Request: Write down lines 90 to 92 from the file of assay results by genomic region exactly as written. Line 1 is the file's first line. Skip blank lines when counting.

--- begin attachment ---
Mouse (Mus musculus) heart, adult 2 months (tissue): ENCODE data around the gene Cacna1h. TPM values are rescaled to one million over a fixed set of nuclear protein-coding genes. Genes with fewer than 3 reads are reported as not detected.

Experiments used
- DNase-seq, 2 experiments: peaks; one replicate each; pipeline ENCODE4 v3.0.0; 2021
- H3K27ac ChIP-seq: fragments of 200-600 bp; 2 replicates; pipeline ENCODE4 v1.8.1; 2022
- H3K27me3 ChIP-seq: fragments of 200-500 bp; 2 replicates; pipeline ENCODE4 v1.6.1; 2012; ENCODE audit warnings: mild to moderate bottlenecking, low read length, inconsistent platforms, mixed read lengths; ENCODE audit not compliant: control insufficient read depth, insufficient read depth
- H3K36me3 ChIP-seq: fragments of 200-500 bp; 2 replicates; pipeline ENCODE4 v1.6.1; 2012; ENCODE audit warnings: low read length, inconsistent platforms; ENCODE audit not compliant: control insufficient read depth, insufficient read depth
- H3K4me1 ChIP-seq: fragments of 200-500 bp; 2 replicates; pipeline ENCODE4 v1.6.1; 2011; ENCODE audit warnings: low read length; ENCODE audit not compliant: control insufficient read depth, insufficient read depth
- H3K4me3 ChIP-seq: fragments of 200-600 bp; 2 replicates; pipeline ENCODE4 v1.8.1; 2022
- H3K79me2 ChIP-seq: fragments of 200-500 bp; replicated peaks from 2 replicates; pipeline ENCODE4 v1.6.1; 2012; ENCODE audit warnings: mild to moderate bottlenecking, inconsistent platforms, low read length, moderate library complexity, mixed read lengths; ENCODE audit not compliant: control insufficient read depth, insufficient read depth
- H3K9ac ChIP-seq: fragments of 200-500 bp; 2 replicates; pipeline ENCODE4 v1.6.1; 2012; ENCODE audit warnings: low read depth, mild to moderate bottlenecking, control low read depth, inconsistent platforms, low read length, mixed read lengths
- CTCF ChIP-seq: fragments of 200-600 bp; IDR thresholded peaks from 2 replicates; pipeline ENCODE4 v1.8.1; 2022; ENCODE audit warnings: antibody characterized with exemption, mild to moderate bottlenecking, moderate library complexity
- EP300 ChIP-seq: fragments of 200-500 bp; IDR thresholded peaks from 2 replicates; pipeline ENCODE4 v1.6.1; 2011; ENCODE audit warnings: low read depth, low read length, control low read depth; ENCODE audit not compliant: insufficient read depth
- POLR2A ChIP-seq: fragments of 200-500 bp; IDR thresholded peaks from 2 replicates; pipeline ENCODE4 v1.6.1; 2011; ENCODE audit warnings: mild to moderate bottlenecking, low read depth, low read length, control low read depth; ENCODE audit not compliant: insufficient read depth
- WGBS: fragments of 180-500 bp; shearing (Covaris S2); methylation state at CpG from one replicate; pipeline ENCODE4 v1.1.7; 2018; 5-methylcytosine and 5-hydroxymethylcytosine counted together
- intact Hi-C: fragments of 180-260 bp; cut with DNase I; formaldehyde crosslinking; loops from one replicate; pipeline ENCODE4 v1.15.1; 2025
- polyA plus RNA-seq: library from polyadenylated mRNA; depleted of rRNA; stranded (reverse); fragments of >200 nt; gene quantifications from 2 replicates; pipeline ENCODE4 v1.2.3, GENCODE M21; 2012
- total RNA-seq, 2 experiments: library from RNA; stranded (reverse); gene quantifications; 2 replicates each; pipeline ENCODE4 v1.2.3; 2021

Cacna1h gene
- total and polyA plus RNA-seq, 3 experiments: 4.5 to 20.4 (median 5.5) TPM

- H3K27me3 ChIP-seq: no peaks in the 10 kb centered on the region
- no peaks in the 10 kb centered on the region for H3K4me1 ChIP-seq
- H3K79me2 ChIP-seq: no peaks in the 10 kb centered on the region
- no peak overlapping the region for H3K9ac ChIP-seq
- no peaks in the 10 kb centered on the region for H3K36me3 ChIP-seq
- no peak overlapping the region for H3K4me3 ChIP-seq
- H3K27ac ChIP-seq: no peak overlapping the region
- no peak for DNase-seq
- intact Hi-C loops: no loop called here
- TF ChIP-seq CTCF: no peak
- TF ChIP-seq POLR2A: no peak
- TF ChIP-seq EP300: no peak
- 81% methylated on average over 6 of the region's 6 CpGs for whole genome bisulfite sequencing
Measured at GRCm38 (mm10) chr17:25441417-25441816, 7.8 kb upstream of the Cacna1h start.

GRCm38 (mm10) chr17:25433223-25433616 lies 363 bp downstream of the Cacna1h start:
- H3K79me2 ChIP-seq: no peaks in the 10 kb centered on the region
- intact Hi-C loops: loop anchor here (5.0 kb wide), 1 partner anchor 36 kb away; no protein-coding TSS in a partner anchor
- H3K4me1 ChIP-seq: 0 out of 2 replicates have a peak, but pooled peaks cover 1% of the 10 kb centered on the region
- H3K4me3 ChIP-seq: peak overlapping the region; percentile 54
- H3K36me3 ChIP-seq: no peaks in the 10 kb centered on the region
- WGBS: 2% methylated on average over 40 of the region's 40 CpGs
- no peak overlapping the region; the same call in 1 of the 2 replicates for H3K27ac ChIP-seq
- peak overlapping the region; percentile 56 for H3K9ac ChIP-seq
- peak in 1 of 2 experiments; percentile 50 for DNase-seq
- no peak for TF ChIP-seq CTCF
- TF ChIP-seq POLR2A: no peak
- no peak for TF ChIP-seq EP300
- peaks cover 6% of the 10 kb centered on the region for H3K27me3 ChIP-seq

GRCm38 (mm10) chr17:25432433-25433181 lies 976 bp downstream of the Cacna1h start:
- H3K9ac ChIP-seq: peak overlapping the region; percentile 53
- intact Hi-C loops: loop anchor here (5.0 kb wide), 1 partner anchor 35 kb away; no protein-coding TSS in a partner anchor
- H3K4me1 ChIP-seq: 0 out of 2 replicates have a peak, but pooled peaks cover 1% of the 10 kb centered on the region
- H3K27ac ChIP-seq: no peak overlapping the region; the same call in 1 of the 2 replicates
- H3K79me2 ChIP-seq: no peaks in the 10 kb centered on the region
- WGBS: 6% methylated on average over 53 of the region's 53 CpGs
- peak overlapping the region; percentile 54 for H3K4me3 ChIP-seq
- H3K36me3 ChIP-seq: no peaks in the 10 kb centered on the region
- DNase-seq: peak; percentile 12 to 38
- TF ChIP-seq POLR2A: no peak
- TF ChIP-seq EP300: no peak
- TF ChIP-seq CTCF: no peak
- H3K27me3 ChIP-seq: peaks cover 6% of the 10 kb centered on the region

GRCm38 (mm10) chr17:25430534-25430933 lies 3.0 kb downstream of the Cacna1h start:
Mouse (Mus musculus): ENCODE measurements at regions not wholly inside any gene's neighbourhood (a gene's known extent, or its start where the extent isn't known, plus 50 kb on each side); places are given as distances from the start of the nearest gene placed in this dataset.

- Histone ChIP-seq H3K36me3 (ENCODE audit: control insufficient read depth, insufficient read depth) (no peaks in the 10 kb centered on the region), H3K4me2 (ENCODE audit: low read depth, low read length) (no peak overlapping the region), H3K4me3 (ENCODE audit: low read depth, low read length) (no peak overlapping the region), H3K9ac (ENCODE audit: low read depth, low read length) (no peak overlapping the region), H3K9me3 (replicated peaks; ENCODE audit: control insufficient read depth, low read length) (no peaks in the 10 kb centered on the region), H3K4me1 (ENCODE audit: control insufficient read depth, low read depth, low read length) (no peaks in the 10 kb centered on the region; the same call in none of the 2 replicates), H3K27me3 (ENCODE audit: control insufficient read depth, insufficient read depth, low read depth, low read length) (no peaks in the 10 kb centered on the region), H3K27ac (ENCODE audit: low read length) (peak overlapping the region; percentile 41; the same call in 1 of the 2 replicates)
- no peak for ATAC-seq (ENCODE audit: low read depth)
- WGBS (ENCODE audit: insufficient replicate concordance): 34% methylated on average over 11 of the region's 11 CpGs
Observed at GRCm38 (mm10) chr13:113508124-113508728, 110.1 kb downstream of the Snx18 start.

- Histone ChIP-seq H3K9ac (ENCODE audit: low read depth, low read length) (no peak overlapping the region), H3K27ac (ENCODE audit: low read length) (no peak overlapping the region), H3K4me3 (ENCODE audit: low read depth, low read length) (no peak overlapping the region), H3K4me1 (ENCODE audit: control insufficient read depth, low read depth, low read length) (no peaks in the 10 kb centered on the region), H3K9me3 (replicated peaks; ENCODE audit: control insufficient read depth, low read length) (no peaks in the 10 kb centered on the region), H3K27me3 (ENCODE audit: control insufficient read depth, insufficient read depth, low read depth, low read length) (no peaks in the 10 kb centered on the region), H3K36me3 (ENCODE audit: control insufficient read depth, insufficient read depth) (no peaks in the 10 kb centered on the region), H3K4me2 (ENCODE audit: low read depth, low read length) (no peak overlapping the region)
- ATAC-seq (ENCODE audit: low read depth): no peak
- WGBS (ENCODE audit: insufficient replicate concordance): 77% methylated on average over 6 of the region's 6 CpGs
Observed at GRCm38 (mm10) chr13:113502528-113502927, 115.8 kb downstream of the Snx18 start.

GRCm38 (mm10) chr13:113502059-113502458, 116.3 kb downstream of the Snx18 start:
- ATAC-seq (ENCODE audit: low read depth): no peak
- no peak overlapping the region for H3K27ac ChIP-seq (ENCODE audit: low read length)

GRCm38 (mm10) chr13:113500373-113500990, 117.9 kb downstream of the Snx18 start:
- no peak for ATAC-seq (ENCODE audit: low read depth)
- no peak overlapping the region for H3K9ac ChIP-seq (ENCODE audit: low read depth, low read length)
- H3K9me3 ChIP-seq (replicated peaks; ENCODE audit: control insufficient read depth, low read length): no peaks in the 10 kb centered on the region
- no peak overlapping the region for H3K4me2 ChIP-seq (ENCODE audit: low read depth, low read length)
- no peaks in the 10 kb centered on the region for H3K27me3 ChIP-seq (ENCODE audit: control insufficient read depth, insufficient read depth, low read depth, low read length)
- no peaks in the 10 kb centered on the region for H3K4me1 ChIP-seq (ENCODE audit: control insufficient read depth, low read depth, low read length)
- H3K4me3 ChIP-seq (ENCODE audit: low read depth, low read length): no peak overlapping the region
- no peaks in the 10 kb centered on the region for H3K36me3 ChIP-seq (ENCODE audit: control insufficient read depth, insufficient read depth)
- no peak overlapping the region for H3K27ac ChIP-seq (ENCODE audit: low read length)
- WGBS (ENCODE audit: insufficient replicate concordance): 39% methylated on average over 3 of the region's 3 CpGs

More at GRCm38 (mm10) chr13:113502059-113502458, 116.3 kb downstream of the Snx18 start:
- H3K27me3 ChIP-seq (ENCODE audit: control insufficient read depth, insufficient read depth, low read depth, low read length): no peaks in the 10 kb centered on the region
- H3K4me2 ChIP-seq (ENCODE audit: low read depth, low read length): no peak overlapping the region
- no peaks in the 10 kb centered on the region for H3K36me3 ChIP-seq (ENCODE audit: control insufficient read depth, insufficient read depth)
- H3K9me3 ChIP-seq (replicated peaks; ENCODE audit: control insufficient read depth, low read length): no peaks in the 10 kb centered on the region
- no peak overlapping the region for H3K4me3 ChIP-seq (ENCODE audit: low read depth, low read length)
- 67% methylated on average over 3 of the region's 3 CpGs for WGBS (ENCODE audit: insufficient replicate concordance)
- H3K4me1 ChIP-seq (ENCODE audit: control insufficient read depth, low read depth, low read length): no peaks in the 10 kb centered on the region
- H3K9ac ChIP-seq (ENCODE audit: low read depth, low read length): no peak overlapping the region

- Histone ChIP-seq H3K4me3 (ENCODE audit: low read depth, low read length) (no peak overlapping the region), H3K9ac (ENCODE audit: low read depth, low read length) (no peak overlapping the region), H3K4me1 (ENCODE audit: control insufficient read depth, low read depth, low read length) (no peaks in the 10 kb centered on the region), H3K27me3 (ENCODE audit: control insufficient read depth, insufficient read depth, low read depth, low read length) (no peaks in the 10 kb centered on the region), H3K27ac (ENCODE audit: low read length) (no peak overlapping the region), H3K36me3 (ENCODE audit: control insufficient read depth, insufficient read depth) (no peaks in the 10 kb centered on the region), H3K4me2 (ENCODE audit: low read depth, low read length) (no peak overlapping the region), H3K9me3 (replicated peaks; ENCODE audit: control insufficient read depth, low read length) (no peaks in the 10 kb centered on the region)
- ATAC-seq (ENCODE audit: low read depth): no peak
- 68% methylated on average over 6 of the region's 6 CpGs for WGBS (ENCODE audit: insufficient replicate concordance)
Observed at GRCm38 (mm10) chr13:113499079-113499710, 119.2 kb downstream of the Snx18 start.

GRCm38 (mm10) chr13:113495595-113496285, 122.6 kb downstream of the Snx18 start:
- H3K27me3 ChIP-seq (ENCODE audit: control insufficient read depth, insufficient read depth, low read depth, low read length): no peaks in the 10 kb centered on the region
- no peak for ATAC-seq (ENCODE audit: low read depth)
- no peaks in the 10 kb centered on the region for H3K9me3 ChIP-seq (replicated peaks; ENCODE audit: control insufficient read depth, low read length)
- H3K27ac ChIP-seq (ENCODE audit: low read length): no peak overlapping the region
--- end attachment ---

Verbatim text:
- H3K9me3 ChIP-seq (replicated peaks; ENCODE audit: control insufficient read depth, low read length): no peaks in the 10 kb centered on the region
- no peak overlapping the region for H3K4me3 ChIP-seq (ENCODE audit: low read depth, low read length)
- 67% methylated on average over 3 of the region's 3 CpGs for WGBS (ENCODE audit: insufficient replicate concordance)